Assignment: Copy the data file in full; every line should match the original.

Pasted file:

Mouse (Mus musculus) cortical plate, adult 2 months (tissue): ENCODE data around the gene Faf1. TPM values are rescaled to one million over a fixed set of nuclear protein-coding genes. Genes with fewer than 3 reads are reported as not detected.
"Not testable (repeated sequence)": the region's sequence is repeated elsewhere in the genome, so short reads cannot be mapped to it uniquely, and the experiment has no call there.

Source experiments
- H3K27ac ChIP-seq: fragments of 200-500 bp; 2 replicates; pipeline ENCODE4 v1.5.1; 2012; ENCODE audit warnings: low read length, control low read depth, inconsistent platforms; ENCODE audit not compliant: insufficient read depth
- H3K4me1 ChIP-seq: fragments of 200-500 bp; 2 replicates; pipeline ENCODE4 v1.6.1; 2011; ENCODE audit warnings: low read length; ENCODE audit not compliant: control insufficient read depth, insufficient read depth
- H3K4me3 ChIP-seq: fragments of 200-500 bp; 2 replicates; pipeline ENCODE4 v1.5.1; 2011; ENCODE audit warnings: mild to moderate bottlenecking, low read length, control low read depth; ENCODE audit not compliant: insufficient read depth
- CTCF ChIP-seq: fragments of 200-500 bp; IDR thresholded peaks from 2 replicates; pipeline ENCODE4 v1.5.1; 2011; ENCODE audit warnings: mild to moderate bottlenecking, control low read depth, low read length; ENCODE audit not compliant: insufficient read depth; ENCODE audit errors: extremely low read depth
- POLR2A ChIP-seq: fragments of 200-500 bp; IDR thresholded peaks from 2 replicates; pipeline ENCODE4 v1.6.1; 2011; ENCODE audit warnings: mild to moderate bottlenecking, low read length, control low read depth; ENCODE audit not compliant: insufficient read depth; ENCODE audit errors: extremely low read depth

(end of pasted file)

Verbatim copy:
Mouse (Mus musculus) cortical plate, adult 2 months (tissue): ENCODE data around the gene Faf1. TPM values are rescaled to one million over a fixed set of nuclear protein-coding genes. Genes with fewer than 3 reads are reported as not detected.
"Not testable (repeated sequence)": the region's sequence is repeated elsewhere in the genome, so short reads cannot be mapped to it uniquely, and the experiment has no call there.

Source experiments
- H3K27ac ChIP-seq: fragments of 200-500 bp; 2 replicates; pipeline ENCODE4 v1.5.1; 2012; ENCODE audit warnings: low read length, control low read depth, inconsistent platforms; ENCODE audit not compliant: insufficient read depth
- H3K4me1 ChIP-seq: fragments of 200-500 bp; 2 replicates; pipeline ENCODE4 v1.6.1; 2011; ENCODE audit warnings: low read length; ENCODE audit not compliant: control insufficient read depth, insufficient read depth
- H3K4me3 ChIP-seq: fragments of 200-500 bp; 2 replicates; pipeline ENCODE4 v1.5.1; 2011; ENCODE audit warnings: mild to moderate bottlenecking, low read length, control low read depth; ENCODE audit not compliant: insufficient read depth
- CTCF ChIP-seq: fragments of 200-500 bp; IDR thresholded peaks from 2 replicates; pipeline ENCODE4 v1.5.1; 2011; ENCODE audit warnings: mild to moderate bottlenecking, control low read depth, low read length; ENCODE audit not compliant: insufficient read depth; ENCODE audit errors: extremely low read depth
- POLR2A ChIP-seq: fragments of 200-500 bp; IDR thresholded peaks from 2 replicates; pipeline ENCODE4 v1.6.1; 2011; ENCODE audit warnings: mild to moderate bottlenecking, low read length, control low read depth; ENCODE audit not compliant: insufficient read depth; ENCODE audit errors: extremely low read depth